The U.S. Anti-Doping Agency erased 14 years of Lance Armstrong's career Friday -- including his record seven Tour de France titles -- and banned him for life from the sport that made him a hero to millions of cancer survivors after concluding he used banned substances.
USADA said it expected cycling's governing body to take similar action, but the International Cycling Union was measured in its response, saying it first wanted a full explanation on why Armstrong should relinquish Tour titles he won from 1999 through 2005.
The Amaury Sport Organization that runs the world's most prestigious cycling race said it would not comment until hearing from the UCI and USADA, which contends the cycling body is bound by the World Anti-Doping Code to strip Armstrong of one of the most incredible achievements in sports.
Armstrong, who retired a year ago, was also hit with a lifetime ban from cycling. An athlete who became a hero to thousands for overcoming cancer and for his foundation's fight against the disease is now officially a drug cheat in the eyes of his nation's doping agency.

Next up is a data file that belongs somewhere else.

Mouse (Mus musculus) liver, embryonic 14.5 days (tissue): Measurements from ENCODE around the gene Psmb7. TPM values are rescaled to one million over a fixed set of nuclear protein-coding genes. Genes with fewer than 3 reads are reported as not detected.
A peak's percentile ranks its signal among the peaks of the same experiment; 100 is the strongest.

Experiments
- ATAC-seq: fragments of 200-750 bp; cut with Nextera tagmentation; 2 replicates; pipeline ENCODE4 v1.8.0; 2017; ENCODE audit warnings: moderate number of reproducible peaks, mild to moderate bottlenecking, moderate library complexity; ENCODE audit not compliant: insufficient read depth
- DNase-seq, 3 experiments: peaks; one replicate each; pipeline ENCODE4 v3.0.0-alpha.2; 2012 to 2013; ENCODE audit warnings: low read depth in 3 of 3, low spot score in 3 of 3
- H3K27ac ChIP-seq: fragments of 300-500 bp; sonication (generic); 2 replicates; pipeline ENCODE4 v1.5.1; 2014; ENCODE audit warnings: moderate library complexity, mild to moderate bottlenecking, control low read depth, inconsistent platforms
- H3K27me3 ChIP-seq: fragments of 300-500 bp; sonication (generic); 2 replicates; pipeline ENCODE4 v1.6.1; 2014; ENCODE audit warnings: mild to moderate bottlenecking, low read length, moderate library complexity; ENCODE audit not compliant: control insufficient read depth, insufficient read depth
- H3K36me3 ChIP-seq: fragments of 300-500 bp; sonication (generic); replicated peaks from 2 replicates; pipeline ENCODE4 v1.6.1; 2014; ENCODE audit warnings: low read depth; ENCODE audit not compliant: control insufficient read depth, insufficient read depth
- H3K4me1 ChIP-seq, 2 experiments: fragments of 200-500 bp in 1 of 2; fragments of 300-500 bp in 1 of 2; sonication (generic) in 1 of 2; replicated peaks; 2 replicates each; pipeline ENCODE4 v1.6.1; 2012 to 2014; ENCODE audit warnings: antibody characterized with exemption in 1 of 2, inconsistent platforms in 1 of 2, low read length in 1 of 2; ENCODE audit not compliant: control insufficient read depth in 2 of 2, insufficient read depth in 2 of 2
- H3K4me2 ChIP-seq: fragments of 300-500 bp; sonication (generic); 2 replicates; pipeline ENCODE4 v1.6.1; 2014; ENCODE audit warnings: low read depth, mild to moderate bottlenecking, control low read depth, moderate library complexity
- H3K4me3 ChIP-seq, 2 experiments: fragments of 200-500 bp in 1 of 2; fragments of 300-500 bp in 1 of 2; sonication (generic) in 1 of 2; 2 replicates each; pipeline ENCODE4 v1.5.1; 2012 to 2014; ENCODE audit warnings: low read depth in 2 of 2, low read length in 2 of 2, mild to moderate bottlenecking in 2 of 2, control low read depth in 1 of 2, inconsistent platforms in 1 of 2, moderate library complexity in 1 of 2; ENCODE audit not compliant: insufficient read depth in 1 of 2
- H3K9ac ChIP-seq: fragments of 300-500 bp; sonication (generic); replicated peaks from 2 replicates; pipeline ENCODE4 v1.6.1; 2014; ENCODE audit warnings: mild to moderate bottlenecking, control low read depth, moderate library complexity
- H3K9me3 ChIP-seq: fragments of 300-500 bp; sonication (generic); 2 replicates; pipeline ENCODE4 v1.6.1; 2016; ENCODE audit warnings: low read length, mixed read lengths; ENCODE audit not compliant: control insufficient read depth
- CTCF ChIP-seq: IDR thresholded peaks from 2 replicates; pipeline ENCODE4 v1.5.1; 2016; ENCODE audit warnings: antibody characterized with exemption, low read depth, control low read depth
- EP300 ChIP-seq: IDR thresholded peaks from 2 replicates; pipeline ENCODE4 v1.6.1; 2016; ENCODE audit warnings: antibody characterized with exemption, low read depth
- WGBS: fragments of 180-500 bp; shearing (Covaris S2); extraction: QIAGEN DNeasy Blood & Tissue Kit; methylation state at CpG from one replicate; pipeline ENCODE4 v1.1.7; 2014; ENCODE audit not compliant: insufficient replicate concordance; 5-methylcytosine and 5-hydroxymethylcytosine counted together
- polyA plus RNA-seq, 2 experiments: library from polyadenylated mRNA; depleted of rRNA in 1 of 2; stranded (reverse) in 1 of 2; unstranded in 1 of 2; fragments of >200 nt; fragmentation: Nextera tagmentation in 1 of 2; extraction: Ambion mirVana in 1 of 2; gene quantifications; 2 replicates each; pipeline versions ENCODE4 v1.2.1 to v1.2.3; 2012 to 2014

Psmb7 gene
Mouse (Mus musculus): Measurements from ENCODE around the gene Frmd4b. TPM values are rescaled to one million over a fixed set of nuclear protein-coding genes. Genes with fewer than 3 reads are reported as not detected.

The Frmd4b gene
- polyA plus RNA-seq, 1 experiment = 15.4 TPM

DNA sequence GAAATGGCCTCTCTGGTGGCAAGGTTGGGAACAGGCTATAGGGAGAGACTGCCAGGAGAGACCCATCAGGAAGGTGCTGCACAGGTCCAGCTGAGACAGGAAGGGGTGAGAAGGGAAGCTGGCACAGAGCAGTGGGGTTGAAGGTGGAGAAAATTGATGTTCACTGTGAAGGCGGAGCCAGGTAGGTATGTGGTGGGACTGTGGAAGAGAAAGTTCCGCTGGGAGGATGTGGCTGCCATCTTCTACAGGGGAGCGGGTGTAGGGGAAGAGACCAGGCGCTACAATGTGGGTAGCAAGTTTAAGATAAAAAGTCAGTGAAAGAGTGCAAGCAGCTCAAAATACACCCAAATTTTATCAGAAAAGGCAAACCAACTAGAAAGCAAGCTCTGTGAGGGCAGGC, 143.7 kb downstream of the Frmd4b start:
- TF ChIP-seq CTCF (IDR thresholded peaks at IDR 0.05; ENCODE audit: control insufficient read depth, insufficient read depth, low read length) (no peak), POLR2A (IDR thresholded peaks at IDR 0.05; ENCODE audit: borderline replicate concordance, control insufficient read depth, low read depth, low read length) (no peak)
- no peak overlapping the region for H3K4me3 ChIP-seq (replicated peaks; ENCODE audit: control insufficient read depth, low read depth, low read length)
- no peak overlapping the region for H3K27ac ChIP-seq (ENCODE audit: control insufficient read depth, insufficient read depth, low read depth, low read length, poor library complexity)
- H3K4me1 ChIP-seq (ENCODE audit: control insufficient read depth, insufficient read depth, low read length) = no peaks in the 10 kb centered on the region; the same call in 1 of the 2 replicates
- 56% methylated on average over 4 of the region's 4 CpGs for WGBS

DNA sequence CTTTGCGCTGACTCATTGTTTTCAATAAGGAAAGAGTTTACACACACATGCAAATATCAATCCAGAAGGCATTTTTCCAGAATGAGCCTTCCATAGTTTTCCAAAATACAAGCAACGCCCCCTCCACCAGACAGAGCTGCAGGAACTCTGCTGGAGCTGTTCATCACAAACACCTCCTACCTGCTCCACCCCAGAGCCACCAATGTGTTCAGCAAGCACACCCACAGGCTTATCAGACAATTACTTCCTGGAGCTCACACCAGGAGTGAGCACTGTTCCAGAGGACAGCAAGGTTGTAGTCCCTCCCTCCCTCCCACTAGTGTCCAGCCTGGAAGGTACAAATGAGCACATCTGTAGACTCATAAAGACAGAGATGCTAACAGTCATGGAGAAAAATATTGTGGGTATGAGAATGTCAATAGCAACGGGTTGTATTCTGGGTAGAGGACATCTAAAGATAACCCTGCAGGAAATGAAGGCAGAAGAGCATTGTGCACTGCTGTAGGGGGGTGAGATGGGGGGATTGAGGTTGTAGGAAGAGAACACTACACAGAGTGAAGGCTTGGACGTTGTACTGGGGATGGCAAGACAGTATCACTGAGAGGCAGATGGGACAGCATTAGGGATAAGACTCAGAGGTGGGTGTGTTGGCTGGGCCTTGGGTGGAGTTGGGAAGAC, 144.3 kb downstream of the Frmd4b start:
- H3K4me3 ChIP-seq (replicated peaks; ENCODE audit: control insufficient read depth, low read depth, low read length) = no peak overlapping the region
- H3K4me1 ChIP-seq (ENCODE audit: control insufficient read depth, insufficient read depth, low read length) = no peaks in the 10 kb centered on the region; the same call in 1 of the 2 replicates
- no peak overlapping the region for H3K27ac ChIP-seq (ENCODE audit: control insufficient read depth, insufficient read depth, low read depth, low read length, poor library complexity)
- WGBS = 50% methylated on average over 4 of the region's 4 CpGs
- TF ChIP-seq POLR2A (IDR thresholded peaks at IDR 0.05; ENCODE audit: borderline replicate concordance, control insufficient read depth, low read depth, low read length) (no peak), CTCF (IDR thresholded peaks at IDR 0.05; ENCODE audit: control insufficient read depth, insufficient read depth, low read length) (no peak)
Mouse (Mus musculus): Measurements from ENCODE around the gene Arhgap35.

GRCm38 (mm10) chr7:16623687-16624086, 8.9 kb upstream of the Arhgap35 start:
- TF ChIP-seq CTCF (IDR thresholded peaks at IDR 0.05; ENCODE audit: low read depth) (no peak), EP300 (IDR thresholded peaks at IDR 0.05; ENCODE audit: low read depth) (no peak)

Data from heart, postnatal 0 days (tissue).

However, many fans on Facebook quickly defended the cycling champion.
"That man deserves all of his titles.. he won all of them," said Hilary Tuitman.
Armstrong has strong ties to Colorado. He has a home in the Aspen area and was part of the team that helped bring the USA Pro Cycling Challenge to Colorado in 2011. The second annual race is currently underway. Armstrong said the race began as a daydream he had while taking a long ride in Aspen.
Does USADA Have Authority To Strip Tour de France Titles?
In a news release, the USADA said Armstrong's decision not to take the charges against him to arbitration triggers the lifetime ineligibility and forfeiture of all results from Aug. 1, 1998, through the present, which would include the Tour de France titles he won from 1999 through 2005.